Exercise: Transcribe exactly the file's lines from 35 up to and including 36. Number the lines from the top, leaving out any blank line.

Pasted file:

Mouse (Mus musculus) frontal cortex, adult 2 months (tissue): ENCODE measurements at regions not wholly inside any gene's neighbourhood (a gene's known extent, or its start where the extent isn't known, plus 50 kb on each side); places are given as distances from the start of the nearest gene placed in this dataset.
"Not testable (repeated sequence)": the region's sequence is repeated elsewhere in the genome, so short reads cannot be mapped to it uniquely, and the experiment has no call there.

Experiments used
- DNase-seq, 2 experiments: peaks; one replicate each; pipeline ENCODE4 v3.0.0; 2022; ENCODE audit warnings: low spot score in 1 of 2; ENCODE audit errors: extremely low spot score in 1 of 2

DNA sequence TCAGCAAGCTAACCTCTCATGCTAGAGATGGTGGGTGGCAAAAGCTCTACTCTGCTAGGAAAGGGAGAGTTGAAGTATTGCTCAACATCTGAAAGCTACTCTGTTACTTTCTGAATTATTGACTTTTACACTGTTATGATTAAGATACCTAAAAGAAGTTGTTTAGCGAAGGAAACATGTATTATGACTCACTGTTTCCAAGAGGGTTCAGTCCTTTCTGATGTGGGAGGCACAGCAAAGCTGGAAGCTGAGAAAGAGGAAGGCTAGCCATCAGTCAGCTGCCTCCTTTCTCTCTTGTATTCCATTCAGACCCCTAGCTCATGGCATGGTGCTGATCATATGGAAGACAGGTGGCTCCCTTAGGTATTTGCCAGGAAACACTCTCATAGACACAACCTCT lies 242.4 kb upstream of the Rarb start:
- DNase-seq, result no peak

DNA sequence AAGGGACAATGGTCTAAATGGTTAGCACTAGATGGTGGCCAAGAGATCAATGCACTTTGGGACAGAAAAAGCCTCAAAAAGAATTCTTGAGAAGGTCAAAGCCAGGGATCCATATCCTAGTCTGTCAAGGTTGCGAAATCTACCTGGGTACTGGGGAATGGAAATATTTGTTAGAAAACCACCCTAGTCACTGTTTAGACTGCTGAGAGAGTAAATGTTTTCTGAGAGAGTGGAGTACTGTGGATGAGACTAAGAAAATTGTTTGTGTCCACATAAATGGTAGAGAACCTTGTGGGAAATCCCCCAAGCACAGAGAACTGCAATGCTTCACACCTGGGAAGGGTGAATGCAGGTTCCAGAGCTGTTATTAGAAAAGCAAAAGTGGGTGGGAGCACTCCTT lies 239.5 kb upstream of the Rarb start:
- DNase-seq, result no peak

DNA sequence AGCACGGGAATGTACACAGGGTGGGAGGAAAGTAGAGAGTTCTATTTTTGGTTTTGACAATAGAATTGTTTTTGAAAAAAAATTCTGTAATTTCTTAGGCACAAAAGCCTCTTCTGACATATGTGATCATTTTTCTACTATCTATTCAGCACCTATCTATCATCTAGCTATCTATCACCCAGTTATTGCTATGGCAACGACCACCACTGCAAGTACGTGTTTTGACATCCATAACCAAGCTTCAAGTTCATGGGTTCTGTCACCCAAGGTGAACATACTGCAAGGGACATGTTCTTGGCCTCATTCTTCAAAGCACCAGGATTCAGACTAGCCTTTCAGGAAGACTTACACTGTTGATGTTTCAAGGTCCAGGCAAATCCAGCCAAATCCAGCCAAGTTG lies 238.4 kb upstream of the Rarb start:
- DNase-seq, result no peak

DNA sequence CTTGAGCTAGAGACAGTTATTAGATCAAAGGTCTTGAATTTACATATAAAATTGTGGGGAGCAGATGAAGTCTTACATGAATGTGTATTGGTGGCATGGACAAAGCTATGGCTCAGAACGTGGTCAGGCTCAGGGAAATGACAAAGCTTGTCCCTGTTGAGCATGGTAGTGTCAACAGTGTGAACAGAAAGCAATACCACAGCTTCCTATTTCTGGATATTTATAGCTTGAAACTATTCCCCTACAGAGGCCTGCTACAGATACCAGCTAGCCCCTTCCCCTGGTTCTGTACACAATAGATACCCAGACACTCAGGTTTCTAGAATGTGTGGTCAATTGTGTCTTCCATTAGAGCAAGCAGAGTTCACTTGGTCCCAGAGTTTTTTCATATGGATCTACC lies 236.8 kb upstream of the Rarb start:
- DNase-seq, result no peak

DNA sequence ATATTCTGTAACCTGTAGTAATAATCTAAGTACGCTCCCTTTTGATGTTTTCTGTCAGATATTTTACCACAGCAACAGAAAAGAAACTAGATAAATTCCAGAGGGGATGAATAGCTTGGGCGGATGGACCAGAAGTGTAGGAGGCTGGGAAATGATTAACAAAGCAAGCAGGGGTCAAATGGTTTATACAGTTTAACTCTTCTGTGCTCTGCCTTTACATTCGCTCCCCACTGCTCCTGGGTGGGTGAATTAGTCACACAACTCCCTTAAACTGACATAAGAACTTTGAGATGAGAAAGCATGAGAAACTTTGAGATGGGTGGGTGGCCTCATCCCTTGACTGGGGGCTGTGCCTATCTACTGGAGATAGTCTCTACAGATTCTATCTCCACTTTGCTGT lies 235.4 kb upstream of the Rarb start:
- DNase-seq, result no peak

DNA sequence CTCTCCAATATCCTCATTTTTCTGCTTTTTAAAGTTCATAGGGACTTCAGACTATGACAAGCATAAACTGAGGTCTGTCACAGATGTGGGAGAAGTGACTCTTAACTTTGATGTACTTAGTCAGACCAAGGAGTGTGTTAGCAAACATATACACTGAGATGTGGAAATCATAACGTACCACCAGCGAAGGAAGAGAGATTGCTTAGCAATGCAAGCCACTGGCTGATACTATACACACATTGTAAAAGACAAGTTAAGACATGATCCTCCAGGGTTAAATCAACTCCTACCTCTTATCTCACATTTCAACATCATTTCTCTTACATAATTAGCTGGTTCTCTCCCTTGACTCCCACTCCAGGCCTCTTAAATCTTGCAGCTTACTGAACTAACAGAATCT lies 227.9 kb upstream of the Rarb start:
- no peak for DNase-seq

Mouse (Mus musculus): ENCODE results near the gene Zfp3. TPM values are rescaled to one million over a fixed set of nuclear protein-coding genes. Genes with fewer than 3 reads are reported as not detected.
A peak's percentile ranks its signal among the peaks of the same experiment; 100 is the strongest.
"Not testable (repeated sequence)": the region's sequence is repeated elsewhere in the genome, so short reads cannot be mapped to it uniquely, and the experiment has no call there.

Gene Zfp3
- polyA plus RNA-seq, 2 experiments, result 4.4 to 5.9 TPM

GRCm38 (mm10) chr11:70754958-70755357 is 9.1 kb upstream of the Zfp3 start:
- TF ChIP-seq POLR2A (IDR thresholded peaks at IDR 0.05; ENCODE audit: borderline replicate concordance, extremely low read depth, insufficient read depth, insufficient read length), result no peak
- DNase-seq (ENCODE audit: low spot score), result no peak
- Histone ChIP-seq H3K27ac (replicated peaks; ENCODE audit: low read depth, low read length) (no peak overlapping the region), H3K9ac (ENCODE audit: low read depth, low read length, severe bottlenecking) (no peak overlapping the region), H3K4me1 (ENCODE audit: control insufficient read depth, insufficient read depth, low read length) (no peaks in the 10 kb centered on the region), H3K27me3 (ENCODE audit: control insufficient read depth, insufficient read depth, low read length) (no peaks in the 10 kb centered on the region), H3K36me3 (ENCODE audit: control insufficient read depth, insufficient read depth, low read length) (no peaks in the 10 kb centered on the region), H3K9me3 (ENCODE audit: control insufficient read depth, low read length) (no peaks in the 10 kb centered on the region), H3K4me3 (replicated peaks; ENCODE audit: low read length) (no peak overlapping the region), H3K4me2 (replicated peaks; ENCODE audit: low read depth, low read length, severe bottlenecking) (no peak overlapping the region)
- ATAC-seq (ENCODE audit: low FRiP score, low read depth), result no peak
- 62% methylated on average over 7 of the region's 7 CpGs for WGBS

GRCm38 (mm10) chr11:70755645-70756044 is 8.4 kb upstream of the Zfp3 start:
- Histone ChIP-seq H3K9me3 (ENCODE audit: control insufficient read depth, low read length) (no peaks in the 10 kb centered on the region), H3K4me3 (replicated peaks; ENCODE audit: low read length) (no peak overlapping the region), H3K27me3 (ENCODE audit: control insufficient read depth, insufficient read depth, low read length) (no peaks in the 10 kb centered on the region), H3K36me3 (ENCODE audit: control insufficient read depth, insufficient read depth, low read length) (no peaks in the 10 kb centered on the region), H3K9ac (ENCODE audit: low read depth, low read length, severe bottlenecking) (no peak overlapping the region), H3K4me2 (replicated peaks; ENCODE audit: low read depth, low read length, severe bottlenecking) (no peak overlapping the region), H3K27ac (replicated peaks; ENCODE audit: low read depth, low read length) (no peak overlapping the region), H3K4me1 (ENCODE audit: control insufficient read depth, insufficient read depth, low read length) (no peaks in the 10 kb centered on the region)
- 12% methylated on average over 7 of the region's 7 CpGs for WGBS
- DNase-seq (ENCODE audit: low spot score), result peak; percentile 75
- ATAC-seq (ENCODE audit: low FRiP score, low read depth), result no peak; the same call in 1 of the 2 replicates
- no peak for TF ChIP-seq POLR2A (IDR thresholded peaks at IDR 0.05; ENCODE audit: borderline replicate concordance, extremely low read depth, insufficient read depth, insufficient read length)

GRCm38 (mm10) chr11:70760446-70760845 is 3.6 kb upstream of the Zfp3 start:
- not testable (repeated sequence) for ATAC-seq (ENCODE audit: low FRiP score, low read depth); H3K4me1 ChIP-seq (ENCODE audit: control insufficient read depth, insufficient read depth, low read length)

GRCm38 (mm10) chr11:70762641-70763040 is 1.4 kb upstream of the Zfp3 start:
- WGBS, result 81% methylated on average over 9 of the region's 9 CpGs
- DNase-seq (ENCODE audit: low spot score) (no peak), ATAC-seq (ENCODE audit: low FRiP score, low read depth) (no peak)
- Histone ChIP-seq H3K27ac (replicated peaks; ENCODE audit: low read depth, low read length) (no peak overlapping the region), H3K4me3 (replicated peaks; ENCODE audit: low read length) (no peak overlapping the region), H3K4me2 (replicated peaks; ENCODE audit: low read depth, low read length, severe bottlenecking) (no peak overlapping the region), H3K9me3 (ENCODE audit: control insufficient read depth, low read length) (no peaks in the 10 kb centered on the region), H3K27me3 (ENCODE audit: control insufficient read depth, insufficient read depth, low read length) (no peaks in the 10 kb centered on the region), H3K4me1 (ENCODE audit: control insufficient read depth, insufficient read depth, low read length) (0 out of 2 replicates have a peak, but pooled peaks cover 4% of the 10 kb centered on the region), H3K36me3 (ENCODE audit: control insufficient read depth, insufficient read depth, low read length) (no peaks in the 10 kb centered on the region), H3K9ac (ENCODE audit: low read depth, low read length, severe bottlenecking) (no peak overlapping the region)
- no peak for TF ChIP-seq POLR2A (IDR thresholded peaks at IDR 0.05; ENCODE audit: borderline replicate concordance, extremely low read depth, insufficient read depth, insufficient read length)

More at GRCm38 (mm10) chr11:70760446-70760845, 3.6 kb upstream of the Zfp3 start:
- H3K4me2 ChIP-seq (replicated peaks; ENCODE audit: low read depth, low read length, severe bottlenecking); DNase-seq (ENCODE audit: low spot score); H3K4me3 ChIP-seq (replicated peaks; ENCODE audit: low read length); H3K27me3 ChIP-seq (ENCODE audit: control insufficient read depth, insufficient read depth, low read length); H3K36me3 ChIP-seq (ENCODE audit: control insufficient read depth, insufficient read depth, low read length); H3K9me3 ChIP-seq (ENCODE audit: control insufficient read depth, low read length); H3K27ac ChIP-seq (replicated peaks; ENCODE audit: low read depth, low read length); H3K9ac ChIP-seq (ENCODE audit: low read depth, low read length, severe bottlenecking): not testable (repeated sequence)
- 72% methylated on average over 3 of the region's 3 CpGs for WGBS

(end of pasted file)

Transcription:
- not testable (repeated sequence) for ATAC-seq (ENCODE audit: low FRiP score, low read depth); H3K4me1 ChIP-seq (ENCODE audit: control insufficient read depth, insufficient read depth, low read length)

GRCm38 (mm10) chr11:70762641-70763040 is 1.4 kb upstream of the Zfp3 start: